The Covid-19 outbreak is an acid test for the international order, which was already under enormous pressure before the crisis. According to Susan Bergner, Nadine Godehardt, and Maike Voss, the political will to shape health policy globally is needed to achieve sustainable success.
Border closures, lockdowns, competition for medical equipment, export bans – at the beginning of the crisis, states in Europe and around the world were primarily concerned with implementing national measures and interests to contain Covid-19. This discernible lack of solidarity and commitment to international cooperation among key actors exacerbates the crisis of multilateralism and increases the uncertainty of global networking. This highlights the need, especially now, to create productive multilateral framework conditions that will be valid beyond the Covid-19 pandemic and permanently transform the global order. Without global governance, there will be no sustainable successes in health policy and beyond.
With regard to health crises, especially infectious diseases with global dimensions, a policy is needed that simultaneously overcomes the acute crisis, maintains regular health care services, promotes resilient and needs-based health systems, and creates conditions for cushioning the social and economic damage caused by the crises – in local, national, regional, and global contexts. An inner-European perspective is therefore not sufficient to overcome the Covid-19 crisis. Globally coordinated cross-policy initiatives are needed, and Germany should actively seek to shape these on the international stage (the "Health in all Policies" approach). This will involve short-, medium-, and long-term planning approaches.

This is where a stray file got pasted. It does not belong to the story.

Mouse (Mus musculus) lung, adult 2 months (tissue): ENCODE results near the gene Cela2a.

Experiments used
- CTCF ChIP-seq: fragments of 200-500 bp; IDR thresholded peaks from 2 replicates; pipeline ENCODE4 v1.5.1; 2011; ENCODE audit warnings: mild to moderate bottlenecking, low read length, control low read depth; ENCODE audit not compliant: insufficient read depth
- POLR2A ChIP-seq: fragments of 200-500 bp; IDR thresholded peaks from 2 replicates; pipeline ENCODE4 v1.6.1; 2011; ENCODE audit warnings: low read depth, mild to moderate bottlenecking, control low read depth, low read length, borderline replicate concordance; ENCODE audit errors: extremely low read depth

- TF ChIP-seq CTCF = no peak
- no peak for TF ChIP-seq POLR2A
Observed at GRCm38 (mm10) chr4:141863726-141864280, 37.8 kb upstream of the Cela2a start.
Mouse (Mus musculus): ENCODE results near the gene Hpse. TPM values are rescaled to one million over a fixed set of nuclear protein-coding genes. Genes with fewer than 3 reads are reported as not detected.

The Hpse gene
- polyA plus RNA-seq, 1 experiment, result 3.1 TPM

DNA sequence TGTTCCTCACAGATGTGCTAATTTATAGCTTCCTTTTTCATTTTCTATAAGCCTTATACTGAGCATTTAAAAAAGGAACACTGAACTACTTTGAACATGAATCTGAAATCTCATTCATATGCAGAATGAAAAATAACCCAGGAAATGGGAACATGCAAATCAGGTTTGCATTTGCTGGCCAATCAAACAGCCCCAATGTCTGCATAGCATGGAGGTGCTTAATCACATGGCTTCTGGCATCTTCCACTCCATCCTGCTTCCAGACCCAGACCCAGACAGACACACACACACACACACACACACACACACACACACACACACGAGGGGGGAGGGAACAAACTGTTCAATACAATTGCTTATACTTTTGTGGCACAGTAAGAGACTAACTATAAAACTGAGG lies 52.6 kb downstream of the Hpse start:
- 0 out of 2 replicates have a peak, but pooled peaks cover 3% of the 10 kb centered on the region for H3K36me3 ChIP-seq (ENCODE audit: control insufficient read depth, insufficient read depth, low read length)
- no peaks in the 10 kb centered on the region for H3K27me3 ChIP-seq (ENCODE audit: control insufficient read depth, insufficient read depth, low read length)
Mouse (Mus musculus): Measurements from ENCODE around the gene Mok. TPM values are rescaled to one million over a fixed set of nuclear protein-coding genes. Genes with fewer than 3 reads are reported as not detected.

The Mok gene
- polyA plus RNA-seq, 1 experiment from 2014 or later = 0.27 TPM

In the short term, the top priority is to successfully slow down and control the pandemic. In this context, German and European policy-makers should make financial, material, and human resources available for countries and regions that are particularly affected. This involves access to health services for all people and a social safety net. Efforts in this direction should be promoted in equal partnerships – and on an equal footing – with international organizations such as the World Health Organization (WHO), regional organizations such as the African Union and the Association of Southeast Asian Nations, as well as with development banks and civil society actors.
In the medium term, the crisis and the systemic competition between the United States and China will increase the level of pressure on the European Union (EU) and Germany to act autonomously in a proactive and strategic way. For the EU, it is a matter of creating new productive, multilateral framework conditions for global health (and beyond), in which central elements of European values are embedded. Specifically, the aim should be to establish an international and independent mechanism for monitoring the functioning of comprehensive health systems. Furthermore, it should be ensured that research and development activities in the field of vaccines and therapeutics are globally coordinated, and that the WHO is strengthened financially and in terms of personnel.